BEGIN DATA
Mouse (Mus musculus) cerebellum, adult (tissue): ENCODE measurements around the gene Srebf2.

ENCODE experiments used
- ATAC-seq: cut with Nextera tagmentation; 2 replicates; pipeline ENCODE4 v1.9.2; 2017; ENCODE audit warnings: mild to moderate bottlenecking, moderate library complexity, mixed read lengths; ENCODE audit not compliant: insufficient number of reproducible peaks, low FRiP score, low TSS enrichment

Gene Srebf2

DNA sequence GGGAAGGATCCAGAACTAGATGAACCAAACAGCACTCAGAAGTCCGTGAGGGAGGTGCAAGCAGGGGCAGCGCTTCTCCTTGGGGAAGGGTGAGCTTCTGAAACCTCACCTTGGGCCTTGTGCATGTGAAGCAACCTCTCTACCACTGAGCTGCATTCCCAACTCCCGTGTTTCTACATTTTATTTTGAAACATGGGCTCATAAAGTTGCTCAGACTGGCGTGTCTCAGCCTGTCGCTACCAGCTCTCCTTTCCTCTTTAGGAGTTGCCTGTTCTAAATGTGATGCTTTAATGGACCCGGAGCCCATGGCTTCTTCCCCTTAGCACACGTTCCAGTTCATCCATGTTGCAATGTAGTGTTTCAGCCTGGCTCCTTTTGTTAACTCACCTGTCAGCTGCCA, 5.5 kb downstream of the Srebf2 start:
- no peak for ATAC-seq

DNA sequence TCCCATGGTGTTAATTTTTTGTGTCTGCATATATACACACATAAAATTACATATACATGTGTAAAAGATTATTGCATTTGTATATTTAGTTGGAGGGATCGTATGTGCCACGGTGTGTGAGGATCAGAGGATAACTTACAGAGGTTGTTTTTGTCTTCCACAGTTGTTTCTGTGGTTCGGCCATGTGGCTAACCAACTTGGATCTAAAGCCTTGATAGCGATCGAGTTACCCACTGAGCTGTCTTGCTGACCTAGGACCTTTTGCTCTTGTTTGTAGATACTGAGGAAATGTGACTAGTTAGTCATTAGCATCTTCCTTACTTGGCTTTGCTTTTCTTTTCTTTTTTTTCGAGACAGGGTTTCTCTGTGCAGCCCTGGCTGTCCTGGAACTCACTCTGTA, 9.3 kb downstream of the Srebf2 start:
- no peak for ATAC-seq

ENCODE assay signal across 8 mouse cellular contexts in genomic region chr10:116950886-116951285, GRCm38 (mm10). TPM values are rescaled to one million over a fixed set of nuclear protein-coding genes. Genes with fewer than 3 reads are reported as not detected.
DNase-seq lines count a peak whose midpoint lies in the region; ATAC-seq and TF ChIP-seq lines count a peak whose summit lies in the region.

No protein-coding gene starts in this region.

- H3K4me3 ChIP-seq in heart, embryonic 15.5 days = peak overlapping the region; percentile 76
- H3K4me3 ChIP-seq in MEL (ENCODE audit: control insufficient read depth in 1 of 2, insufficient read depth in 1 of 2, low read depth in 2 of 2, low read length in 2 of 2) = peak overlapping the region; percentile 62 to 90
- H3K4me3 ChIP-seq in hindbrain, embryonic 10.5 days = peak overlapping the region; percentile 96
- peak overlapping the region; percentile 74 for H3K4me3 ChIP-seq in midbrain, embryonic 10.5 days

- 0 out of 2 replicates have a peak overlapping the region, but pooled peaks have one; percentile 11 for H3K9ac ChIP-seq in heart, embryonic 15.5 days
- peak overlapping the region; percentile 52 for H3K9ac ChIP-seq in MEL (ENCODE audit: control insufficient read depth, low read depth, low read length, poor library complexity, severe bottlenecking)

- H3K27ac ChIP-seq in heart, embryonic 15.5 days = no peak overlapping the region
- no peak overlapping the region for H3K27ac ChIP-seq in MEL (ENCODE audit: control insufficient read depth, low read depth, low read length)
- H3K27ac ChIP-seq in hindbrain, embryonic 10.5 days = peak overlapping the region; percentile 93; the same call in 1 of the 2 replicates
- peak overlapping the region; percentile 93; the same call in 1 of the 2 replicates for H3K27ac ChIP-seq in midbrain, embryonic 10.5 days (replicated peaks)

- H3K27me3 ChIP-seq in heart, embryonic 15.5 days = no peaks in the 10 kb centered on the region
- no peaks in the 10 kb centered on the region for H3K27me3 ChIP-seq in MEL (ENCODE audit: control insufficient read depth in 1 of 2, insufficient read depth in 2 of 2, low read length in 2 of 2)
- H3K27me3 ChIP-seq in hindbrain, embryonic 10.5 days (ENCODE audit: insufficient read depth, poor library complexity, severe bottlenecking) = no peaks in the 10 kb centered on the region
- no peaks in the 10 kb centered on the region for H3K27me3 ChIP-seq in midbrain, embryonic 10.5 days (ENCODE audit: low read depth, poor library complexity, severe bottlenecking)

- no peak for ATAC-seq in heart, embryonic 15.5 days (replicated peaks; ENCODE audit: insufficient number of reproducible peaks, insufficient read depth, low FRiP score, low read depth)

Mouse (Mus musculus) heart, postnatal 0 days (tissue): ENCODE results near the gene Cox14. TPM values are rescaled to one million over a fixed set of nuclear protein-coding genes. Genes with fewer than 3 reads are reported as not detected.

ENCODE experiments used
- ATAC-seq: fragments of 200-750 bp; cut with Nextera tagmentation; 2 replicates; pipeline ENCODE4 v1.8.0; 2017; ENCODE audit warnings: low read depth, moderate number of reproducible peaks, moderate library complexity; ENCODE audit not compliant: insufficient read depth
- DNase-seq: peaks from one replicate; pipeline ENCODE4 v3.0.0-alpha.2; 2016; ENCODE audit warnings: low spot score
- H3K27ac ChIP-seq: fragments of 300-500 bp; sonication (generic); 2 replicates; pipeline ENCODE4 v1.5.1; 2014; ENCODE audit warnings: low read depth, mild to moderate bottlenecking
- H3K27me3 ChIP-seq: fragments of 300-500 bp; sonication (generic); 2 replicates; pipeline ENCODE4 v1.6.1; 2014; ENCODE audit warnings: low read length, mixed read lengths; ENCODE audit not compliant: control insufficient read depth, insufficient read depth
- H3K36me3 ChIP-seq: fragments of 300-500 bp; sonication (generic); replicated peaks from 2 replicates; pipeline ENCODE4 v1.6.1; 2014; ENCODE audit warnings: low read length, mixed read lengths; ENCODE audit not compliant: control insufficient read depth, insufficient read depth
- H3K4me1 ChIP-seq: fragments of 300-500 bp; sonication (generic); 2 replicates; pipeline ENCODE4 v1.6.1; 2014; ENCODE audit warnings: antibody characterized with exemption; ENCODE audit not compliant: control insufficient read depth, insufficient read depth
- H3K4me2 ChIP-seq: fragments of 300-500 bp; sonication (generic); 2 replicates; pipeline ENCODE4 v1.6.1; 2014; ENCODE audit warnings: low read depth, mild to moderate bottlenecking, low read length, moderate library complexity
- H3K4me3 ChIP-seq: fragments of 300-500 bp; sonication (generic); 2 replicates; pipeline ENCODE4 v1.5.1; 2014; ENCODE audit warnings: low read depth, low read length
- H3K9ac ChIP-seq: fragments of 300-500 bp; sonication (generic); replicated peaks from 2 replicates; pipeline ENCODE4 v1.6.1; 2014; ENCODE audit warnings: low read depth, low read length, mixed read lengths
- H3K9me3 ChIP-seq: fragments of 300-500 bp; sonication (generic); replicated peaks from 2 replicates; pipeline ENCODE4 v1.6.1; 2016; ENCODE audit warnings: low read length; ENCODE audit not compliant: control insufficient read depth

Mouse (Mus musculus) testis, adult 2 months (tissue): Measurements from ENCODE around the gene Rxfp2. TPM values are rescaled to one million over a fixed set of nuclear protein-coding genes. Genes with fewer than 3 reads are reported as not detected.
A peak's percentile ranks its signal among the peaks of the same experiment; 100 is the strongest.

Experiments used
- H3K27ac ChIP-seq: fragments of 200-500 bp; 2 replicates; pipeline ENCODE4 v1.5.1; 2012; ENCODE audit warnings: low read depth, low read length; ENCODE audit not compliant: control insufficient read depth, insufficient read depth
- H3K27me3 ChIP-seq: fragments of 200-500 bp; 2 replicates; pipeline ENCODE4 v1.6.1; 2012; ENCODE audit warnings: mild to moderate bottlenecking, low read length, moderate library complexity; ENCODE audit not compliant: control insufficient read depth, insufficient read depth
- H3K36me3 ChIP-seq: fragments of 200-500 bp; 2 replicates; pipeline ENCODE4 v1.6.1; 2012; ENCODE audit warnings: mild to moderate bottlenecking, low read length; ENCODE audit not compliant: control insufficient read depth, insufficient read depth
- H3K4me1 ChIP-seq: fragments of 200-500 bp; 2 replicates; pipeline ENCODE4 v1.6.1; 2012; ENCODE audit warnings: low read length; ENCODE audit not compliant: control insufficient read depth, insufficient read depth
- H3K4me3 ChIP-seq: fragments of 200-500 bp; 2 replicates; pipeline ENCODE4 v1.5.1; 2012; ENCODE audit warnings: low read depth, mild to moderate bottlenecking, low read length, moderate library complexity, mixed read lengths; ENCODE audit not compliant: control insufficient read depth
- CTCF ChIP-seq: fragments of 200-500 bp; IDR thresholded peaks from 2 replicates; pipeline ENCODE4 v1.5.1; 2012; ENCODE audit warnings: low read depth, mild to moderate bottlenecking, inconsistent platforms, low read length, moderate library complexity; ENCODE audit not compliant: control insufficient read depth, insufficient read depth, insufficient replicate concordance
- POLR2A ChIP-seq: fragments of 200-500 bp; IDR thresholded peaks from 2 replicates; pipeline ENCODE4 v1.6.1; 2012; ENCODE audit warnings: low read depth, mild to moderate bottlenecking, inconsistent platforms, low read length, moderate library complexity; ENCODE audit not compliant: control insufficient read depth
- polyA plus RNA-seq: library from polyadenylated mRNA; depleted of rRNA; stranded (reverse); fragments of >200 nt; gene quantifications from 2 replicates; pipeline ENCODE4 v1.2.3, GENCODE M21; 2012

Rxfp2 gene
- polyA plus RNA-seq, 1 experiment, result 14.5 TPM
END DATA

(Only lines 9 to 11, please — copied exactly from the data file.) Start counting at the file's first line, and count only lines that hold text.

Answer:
ENCODE assay signal across 8 mouse cellular contexts in genomic region chr10:116950886-116951285, GRCm38 (mm10). TPM values are rescaled to one million over a fixed set of nuclear protein-coding genes. Genes with fewer than 3 reads are reported as not detected.
DNase-seq lines count a peak whose midpoint lies in the region; ATAC-seq and TF ChIP-seq lines count a peak whose summit lies in the region.

No protein-coding gene starts in this region.